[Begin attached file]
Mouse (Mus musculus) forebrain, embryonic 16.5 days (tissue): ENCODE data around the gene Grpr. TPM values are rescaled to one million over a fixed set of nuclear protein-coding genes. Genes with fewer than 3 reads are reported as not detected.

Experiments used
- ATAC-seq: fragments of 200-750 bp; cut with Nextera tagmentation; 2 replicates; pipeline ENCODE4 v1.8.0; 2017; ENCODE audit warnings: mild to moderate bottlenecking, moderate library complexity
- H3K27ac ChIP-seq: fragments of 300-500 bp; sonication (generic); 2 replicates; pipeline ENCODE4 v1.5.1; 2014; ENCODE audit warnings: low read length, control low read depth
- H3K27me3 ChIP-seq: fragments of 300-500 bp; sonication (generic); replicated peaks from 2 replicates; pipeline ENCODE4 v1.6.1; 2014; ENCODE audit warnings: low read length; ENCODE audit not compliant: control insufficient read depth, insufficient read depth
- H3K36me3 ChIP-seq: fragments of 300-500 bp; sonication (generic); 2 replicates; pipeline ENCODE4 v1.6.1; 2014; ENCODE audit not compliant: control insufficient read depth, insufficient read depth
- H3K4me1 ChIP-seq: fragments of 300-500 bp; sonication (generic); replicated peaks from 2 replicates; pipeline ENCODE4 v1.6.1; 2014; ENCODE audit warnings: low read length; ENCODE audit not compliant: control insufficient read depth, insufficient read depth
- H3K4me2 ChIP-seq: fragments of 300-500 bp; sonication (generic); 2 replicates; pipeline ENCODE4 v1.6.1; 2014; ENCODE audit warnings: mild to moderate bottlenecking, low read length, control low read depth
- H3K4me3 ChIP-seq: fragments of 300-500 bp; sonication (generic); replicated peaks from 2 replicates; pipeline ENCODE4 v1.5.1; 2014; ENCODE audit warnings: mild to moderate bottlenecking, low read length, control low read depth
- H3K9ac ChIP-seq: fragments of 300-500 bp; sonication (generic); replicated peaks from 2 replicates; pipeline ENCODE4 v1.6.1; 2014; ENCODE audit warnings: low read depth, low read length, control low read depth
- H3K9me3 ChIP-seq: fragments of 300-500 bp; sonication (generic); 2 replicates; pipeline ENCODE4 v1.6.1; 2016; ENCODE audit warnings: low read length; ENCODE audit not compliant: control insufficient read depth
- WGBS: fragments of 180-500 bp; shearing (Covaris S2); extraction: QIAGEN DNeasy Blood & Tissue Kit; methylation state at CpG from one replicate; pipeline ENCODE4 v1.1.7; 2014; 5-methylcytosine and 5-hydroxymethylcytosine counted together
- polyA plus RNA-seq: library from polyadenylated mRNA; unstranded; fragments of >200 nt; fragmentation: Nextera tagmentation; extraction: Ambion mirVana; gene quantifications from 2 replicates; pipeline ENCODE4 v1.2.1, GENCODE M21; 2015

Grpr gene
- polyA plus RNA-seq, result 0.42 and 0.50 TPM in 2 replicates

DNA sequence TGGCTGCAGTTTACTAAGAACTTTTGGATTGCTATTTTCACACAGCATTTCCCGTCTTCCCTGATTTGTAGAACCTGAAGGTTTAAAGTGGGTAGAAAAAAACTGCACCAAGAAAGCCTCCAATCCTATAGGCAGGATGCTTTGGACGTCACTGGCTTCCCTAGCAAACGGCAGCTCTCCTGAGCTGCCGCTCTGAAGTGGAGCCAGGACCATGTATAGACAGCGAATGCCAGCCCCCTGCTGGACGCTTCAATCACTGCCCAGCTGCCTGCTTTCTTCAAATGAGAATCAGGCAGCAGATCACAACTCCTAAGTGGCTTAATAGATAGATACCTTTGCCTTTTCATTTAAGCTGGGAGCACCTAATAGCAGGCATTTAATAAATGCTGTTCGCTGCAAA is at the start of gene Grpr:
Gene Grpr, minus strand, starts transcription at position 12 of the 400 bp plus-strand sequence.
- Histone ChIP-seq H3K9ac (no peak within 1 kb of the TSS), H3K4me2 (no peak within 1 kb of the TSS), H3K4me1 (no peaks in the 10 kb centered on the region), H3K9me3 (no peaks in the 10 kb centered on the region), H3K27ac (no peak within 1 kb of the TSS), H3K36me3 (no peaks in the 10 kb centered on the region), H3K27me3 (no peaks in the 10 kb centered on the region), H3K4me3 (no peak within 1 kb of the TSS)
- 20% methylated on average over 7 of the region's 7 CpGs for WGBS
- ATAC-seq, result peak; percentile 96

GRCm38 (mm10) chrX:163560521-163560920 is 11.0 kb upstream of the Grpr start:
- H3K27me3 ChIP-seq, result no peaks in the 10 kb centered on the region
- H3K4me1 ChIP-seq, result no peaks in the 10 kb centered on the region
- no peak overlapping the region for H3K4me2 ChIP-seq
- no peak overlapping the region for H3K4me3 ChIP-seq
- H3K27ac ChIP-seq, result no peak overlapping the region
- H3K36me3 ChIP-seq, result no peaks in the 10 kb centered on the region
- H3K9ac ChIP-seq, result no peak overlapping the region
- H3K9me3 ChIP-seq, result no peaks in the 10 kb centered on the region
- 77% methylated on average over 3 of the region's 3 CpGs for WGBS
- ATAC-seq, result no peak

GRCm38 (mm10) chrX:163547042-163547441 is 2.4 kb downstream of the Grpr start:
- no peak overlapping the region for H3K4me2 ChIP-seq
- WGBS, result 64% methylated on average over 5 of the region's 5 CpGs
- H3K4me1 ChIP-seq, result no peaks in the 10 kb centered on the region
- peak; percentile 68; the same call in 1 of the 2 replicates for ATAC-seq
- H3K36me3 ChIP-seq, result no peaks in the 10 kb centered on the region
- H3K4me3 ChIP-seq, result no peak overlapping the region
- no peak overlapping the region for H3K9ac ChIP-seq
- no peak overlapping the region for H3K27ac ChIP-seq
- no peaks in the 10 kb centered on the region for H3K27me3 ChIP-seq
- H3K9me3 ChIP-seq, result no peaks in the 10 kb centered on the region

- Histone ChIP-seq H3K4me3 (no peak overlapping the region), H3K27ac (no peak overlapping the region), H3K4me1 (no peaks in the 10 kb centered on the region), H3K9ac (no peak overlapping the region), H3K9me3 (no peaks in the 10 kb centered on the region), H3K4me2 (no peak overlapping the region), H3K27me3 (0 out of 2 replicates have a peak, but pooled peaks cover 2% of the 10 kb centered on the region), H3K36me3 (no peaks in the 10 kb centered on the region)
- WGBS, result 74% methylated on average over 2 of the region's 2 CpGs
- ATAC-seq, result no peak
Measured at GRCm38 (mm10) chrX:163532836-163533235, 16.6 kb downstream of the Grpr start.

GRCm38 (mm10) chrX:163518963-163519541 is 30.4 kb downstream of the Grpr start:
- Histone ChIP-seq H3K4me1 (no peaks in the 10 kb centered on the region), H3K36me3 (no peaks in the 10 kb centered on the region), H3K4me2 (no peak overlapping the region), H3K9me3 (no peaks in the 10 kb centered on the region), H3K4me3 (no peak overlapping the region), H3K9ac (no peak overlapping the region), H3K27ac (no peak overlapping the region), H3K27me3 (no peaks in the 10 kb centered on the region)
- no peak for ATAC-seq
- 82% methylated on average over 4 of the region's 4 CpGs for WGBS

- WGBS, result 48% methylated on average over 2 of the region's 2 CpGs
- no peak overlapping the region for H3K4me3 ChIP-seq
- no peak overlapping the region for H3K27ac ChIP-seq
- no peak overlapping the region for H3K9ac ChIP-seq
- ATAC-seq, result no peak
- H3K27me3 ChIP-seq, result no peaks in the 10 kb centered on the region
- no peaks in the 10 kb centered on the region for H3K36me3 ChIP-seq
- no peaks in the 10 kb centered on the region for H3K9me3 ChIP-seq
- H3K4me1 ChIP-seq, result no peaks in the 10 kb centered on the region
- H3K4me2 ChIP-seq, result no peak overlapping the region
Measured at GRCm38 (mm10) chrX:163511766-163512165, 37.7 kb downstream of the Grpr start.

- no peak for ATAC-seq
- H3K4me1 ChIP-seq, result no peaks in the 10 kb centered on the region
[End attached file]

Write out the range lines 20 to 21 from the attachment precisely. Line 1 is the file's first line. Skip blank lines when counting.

- ATAC-seq, result peak; percentile 96

GRCm38 (mm10) chrX:163560521-163560920 is 11.0 kb upstream of the Grpr start: